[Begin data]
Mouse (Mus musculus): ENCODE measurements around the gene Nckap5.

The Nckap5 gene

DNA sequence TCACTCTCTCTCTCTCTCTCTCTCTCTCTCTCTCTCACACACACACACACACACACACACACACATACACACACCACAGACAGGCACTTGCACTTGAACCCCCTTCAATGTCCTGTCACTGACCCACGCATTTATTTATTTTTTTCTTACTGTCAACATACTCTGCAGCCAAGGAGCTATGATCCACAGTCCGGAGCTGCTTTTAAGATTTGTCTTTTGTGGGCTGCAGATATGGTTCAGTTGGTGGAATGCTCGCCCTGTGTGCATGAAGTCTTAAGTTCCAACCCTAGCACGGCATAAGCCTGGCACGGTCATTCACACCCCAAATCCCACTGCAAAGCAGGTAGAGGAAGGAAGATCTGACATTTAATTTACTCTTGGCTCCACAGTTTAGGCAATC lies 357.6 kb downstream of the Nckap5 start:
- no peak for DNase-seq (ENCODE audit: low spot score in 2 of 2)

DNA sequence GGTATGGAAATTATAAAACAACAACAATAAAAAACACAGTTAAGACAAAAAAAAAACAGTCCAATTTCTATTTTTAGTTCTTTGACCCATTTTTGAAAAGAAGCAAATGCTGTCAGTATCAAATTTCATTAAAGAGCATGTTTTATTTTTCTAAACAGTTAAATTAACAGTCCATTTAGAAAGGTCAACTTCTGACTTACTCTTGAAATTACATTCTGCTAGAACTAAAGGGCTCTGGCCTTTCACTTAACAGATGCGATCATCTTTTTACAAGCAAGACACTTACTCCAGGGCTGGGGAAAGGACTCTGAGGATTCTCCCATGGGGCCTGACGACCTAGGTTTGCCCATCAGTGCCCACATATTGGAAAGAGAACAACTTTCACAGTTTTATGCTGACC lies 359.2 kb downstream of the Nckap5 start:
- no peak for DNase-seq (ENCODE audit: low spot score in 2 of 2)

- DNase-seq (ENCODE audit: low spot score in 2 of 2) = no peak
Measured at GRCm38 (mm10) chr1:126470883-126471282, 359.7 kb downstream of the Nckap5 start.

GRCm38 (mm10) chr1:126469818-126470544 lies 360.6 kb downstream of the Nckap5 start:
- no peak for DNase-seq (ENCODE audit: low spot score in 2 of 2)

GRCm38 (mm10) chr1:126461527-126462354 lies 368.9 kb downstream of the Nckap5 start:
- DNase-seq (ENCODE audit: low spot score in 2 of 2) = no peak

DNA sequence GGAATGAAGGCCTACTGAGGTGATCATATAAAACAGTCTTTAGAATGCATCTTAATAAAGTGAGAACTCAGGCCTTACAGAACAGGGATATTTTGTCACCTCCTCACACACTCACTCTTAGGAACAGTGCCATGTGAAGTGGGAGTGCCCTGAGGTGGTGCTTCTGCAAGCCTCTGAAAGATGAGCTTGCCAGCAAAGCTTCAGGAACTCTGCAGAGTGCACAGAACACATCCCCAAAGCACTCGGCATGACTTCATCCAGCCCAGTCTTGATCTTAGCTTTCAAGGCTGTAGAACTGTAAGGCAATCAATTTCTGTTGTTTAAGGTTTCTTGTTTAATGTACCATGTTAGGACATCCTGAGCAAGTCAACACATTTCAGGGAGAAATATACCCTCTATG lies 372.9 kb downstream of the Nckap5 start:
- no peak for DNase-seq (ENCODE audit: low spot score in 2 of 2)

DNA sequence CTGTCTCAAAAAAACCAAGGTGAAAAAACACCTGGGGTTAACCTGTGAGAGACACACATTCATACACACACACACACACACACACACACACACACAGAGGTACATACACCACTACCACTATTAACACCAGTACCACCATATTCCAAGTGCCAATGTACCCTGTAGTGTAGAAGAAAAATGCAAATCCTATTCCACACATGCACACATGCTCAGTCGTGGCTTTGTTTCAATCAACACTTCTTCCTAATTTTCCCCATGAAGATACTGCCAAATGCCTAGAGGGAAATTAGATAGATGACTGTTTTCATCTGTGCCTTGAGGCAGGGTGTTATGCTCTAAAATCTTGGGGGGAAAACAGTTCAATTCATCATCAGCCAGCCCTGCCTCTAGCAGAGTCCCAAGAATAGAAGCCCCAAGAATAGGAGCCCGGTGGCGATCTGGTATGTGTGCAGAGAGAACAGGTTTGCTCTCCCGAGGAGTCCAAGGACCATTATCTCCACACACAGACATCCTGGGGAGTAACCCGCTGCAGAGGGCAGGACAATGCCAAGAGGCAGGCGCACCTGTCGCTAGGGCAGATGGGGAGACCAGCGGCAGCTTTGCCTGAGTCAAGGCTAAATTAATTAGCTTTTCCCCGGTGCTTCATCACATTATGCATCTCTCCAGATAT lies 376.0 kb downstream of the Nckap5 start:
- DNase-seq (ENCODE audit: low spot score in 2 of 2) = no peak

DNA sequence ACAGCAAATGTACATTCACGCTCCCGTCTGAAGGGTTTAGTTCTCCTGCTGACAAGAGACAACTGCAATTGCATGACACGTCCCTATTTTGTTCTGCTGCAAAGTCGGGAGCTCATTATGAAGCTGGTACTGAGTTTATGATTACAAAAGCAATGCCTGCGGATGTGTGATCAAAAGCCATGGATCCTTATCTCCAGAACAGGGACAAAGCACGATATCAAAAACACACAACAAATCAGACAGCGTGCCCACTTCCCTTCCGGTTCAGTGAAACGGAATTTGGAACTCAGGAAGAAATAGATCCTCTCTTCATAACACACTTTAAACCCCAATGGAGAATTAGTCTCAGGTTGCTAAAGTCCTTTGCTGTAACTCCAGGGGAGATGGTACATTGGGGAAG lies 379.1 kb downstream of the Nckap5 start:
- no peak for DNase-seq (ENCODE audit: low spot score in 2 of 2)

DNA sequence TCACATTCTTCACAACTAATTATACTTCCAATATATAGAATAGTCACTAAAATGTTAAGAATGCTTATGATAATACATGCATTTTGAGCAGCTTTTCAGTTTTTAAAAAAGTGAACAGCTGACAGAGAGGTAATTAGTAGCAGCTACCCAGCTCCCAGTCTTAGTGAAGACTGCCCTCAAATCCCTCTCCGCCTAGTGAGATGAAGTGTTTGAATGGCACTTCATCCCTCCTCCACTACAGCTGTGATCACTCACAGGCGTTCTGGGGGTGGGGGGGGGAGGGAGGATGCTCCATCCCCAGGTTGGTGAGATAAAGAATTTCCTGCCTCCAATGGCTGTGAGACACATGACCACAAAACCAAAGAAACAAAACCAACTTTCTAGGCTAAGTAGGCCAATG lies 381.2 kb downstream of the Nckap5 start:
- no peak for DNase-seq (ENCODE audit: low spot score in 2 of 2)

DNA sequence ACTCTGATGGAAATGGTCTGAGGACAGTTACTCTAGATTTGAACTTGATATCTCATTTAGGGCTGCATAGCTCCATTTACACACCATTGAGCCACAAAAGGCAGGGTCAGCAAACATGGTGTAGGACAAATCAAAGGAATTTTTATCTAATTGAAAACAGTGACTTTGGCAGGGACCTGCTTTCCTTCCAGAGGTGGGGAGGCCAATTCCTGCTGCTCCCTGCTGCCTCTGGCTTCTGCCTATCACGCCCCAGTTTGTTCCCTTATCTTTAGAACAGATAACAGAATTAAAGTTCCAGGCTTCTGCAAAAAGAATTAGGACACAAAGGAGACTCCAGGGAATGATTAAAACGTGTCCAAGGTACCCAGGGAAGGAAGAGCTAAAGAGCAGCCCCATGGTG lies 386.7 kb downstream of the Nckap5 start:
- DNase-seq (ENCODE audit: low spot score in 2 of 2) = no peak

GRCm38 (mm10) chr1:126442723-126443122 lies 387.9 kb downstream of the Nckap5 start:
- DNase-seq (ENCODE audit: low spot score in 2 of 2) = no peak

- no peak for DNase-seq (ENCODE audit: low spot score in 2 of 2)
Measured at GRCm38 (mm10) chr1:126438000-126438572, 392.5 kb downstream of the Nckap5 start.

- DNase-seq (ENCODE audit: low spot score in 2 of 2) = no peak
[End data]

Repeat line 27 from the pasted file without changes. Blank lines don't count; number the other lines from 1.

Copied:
- DNase-seq (ENCODE audit: low spot score in 2 of 2) = no peak